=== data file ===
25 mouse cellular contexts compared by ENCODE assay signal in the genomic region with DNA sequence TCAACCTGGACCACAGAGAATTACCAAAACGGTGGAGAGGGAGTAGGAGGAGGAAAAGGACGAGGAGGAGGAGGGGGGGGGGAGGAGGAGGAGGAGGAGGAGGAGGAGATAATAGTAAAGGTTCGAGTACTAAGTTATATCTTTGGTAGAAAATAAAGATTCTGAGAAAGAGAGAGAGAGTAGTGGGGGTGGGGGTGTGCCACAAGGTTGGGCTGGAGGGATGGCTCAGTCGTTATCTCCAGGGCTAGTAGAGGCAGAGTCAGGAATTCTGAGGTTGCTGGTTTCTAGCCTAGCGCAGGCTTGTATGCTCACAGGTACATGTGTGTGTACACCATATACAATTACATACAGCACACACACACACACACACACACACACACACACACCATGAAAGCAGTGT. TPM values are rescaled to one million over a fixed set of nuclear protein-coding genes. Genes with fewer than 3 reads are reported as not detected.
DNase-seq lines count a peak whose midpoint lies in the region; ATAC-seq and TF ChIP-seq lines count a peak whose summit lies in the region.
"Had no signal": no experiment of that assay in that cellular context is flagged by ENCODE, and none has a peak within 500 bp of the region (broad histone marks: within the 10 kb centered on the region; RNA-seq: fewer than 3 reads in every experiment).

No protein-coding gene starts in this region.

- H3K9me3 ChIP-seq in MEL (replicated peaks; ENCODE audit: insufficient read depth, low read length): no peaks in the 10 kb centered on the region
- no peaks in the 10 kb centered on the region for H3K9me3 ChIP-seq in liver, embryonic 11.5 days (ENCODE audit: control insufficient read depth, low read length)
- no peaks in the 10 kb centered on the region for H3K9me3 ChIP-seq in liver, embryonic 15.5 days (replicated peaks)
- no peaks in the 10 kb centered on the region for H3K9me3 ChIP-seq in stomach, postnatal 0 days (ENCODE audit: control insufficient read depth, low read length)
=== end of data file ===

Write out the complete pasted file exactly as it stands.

25 mouse cellular contexts compared by ENCODE assay signal in the genomic region with DNA sequence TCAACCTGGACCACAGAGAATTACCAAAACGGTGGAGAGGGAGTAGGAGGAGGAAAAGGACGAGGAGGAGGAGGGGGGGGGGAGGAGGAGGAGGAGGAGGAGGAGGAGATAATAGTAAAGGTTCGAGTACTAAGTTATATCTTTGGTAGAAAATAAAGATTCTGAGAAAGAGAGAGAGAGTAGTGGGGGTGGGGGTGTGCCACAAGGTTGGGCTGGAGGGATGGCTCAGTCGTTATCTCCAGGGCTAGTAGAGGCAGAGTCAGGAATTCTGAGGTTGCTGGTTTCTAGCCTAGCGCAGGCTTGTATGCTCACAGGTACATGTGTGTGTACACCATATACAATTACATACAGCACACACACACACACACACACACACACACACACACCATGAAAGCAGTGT. TPM values are rescaled to one million over a fixed set of nuclear protein-coding genes. Genes with fewer than 3 reads are reported as not detected.
DNase-seq lines count a peak whose midpoint lies in the region; ATAC-seq and TF ChIP-seq lines count a peak whose summit lies in the region.
"Had no signal": no experiment of that assay in that cellular context is flagged by ENCODE, and none has a peak within 500 bp of the region (broad histone marks: within the 10 kb centered on the region; RNA-seq: fewer than 3 reads in every experiment).

No protein-coding gene starts in this region.

- H3K9me3 ChIP-seq in MEL (replicated peaks; ENCODE audit: insufficient read depth, low read length): no peaks in the 10 kb centered on the region
- no peaks in the 10 kb centered on the region for H3K9me3 ChIP-seq in liver, embryonic 11.5 days (ENCODE audit: control insufficient read depth, low read length)
- no peaks in the 10 kb centered on the region for H3K9me3 ChIP-seq in liver, embryonic 15.5 days (replicated peaks)
- no peaks in the 10 kb centered on the region for H3K9me3 ChIP-seq in stomach, postnatal 0 days (ENCODE audit: control insufficient read depth, low read length)